EU’s green plans derailed by energy crisis
Europe’s energy crisis will test its ambitious green energy plans, analysts and energy execs told Bloomberg, as soaring electricity prices could see households and industries balk at the idea of absorbing yet further costs to fund the transition to renewables. The EU is looking to set a global example under its newly unveiled green strategy for net-zero emissions by 2050, with a binding goal of a 55% decrease in carbon emissions by 2030. But the plan still needs the approval of each of the bloc’s 27 member states — and as power prices surge to all-time highs on the back of a dire supply squeeze and low storage levels heading into winter, it will likely prove a much harder sell.
Someone will have to pick up the energy bill: The EU may have to sweeten the green plan with funds to European governments, who are already paying through the nose in an emergency attempt to soften the blow to consumers of spiralling prices. Greece and the Netherlands have announced subsidies and VAT cuts to help households and businesses through the winter. Meanwhile, Spain’s introduction of a windfall tax on power utilities and caps on household bills has angered energy execs, with one telling Bloomberg that the move “puts at risk the whole energy transition.” The unexpected cost of such measures could stymie investment in renewables, and with a return to investing in fossil fuels off the table, the pain is expected to last: “There are likely to be a couple of difficult years to navigate in terms of consumer prices,” one analyst told Bloomberg.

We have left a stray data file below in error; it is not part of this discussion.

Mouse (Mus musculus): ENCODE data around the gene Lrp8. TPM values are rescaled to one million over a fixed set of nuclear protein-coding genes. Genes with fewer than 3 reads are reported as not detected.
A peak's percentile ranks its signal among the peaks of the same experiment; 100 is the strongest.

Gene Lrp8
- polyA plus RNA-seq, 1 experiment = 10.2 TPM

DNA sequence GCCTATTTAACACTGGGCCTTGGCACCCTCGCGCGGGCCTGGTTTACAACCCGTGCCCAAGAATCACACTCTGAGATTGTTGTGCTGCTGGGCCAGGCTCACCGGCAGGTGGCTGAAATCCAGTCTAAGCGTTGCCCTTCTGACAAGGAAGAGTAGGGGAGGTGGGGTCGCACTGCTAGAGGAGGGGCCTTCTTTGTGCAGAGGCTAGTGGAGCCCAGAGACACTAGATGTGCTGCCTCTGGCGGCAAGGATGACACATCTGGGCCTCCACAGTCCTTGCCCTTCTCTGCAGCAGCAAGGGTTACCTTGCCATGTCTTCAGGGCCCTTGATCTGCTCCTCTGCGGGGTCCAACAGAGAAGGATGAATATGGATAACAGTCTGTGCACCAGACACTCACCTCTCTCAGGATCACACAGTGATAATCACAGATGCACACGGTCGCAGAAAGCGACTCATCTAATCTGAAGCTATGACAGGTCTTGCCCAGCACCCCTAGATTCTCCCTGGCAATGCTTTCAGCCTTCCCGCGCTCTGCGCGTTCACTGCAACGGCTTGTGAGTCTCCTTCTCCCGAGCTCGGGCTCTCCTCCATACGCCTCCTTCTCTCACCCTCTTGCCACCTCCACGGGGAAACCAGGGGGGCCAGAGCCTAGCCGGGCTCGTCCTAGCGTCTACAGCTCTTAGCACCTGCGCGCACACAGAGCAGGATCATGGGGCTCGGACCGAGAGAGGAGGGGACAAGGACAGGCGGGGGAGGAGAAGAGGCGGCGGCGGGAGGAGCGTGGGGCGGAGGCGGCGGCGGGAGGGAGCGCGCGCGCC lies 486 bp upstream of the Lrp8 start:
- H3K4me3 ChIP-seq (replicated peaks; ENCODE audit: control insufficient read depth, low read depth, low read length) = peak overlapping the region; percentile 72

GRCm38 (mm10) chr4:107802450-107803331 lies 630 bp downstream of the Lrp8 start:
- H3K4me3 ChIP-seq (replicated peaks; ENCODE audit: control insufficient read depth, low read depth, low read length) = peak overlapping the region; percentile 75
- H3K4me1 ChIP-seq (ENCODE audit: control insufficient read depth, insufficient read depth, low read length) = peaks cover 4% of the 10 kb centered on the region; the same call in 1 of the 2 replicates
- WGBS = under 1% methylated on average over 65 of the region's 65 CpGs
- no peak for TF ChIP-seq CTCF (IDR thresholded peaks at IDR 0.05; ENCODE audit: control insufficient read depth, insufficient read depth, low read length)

The App store made Apple a gaming industry leader. Can it keep it up? With gaming making up a sizable portion of Apple’s bottom line, the tech giant is increasingly keeping gamers in mind when designing its products, the Wall Street Journal notes. Apple’s latest announced smartphone, the iPhone 13 Pro comes with an advanced screen that gives users a smoother video experience, making it ideal for gamers on the go who might be using their phone for gaming. Reviewers are calling the iPhone 13 Pro Max THE iPhone to buy for gamers, while others have gone as far as comparing it to the Nintendo Switch, a device made specifically for gaming.
Since when has Apple been a gaming leader? Since the App Store became a leading gaming platform that charges developers 30% fee on sales through the store. Apple made around USD 15.9 bn in revenue from the App Store in 2019, 69% of which came from games. The contribution of games to its bottom line was greater than gaming giants Microsoft, Sony, Nintendo and Activision Blizzard combined in 2019.
The company’s push to retain its leadership position in gaming is being challenged by the arrival of other tech giants like Facebook, which has invested heavily in virtual reality. Apple’s dominance of the gaming industry through its App Store has generated much regulatory scrutiny and allegations of antitrust behavior. Just last month a US court ruled that Apple was engaged in “anti-competitive conduct” — in a case brought against the company by Fortnite developer Epic Games — by forcing its users to use App Store’s payment tools exclusively when buying an app, instead of using the developers’ tool.